Bonaccordite

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Bonaccordite
General
Category Borates
Formula
(repeating unit)
Ni2FeBO5
Strunz classification 06.AB.30

Bonaccordite is a rare mineral discovered in 1974. Its chemical formula is Ni2FeBO5 and it is a mineral of the ludwigite group. It usually crystallizes in long, cylindrical prisms that form within another source. It is named after the area of Bon Accord, where it was first found. There have also been findings of bonaccordite within nuclear plants at multiple companies. It builds up a deposit within the machines and is a very hard mineral to clean out because it is resistant to ordinary techniques.

History[edit]

Bonaccordite was first described in 1974 for an occurrence in the Bon Accord area, Barberton, Transvaal, South Africa.[1] It occurs in a tabular nickeliferous serpentinite, on the margin of an ultramafic intrusive.[1] The actual site of the bonaccordite finding is a possible meteorite site three kilometers west of the Scotia talc mine.[2]

Composition[edit]

The chemical formula for bonaccordite is Ni2FeBO5.[2]

Table 1. Chemical data of bonaccordite[2]
Fe2O 31.9%
NiO 52.7%
MgO 0.5%
MnO 0.04%
CaO 1.5%
SiO2 0.4%
B2O3 13.1%
Total 100.44%

The two analysts confirmed the presence of boron by using the wet-chemical analysis.

Geologic occurrence[edit]

Bonaccordite can occur as either a cluster of thin, long prisms or rosette-like radiating groups. The prisms can form veins through other minerals and the radiating groups can occur in minerals like liebenbergite or trevorite.[3][2] Bonaccordite usually occurs along with trevorite, liebenbergite, népouite, nimite, gaspeitev, and millerite in the area of Bon Accord.[4] All of these minerals crystallize as slender prisms.

Physical properties[edit]

Bonaccordite is an opaque mineral with a reddish brown color.[2] In reflected light, the color is grey with a brownish tinge with strong reddish brown internal reflections.[2] In many cases, bonaccordite crystallizes into long, slender cylinders.[5] It has been discovered to be the nickel analogue of ludwigite.[2]

The Mohs hardness for bonaccordite is 7 and its density is 5.17 g/cm3.[5] The optical class is biaxial.[2] Bonaccordite has an orthorhombic crystal system with a point group of 2/m 2/m 2/m. The crystals are structured as elongated prisms within another material.[2] There has been no observed cleavages or twinning. Space group has been determined as [Pbam] and cell dimensions were calculated to a = 9.213(6) b = 12.229(7) c = 3.001(2) Z = 4.[2]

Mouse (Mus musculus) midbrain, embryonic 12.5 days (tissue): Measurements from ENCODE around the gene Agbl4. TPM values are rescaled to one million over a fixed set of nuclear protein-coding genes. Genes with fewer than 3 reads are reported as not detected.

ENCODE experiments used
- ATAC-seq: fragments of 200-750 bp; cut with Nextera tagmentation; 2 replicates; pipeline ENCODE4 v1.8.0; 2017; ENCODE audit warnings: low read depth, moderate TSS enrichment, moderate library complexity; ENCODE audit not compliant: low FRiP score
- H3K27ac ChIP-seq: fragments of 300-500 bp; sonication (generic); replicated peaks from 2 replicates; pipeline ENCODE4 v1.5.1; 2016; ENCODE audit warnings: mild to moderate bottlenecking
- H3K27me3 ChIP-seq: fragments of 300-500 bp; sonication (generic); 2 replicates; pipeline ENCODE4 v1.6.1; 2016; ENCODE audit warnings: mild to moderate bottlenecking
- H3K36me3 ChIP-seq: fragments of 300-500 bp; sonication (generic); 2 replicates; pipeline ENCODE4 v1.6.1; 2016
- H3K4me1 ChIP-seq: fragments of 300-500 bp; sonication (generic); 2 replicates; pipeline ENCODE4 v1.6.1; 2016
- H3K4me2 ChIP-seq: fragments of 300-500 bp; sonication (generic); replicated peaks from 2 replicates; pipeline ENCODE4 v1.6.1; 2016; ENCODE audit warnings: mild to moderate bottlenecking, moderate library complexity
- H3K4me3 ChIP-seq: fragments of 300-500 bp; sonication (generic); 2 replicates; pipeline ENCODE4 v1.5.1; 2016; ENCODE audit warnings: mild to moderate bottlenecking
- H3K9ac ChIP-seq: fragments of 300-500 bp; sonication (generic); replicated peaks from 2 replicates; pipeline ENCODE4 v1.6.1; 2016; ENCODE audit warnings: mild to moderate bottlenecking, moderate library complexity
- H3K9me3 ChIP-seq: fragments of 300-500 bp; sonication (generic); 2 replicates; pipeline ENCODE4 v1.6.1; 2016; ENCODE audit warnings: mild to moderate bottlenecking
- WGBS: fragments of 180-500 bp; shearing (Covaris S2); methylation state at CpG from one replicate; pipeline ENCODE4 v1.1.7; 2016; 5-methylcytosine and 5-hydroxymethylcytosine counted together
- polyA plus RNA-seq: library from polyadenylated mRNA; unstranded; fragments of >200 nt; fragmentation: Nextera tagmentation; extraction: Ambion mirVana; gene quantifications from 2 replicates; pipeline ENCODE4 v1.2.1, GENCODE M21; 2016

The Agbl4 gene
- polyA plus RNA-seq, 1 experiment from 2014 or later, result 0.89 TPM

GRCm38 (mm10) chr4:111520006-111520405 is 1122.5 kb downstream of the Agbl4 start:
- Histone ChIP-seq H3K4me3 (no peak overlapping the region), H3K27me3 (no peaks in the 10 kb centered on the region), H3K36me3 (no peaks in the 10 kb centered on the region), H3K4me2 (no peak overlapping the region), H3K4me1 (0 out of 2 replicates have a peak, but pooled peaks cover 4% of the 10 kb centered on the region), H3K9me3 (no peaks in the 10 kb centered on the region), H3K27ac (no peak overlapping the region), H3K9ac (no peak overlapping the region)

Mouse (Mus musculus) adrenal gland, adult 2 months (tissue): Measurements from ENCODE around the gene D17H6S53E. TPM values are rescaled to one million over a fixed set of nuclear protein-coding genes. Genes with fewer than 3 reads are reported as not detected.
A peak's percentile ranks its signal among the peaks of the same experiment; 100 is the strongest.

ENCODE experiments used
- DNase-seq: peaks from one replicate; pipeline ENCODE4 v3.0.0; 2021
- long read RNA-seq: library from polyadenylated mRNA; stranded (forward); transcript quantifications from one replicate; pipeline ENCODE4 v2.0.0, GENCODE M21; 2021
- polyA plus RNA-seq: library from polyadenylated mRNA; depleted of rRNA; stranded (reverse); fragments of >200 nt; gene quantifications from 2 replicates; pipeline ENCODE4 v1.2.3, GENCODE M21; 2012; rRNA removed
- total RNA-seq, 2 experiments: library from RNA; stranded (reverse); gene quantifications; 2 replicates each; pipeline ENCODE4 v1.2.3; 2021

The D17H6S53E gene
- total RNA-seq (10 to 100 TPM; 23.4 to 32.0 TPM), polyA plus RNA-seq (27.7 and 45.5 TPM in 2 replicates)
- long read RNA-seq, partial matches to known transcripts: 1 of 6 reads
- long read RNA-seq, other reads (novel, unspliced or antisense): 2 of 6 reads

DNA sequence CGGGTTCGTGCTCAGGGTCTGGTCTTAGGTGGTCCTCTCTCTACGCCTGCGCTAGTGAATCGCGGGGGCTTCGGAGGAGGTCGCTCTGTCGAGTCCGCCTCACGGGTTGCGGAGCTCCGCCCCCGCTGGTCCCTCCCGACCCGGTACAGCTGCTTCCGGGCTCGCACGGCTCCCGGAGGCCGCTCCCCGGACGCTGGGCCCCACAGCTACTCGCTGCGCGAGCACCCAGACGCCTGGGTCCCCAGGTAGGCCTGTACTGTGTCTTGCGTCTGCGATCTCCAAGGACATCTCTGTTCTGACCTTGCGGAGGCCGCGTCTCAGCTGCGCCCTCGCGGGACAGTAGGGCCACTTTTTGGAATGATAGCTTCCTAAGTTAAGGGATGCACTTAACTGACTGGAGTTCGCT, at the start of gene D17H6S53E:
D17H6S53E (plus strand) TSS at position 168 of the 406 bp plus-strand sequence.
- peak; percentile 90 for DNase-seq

Bonaccordite is insoluble and has only shown reactivity to hydrochloric acid. It is very hard to clean it off of fuel rods in nuclear power reactors where it is sometimes formed.[5][6] It has been shown to form hydrothermally in near-supercritical water at temperatures above 350 °C and in presence of alkaline conditions.[7] Its formation in PWR reactors can be accelerated by lithium produced in 10B(n,α)7Li reaction with boron in coolant.[7] Bonaccordite can be an indicator of Axial-Offset-Anomaly of neutron flux and power density in PWR power plants.[7]

References[edit]

  1. ^ a b Webmineral data
  2. ^ a b c d e f g h i j Handbook of Mineralogy
  3. ^ De Waal S.A., Viljoen E.A., Calk L.C. (1974) Nickel Minerals form Barberton, South Africa: VII Bonaccordite. The Nickel Analogue of Ludwigite. Transactions of the Geological Society of South Africa. 77, p 375
  4. ^ Fleischer M., Cabri L. (1976) New Mineral Names. American Mineralogist. 61, P 502-504.
  5. ^ a b c Deshon J. (2003) Advisory Committee on Reactor Safeguards Reactor Fuels Subcommittee - Open Session. United States of America Nuclear Regulatory Committee.
  6. ^ Sawicki J.A. (2008) Evidence of Ni2FeBO5 and m-ZrO2 precipitates in fuel rod deposits in AOA-affected high boiling duty PWR core. Journal of Nuclear Materials. 374, p 248-269.
  7. ^ a b c Sawicki J.A. (2011) Hydrothermal synthesis of Ni2FeBO5 in near-supercritical PWR coolant and possible effects of neutron-induced 10B fission in fuel crud. Journal of Nuclear Materials. 415, p 179-188.

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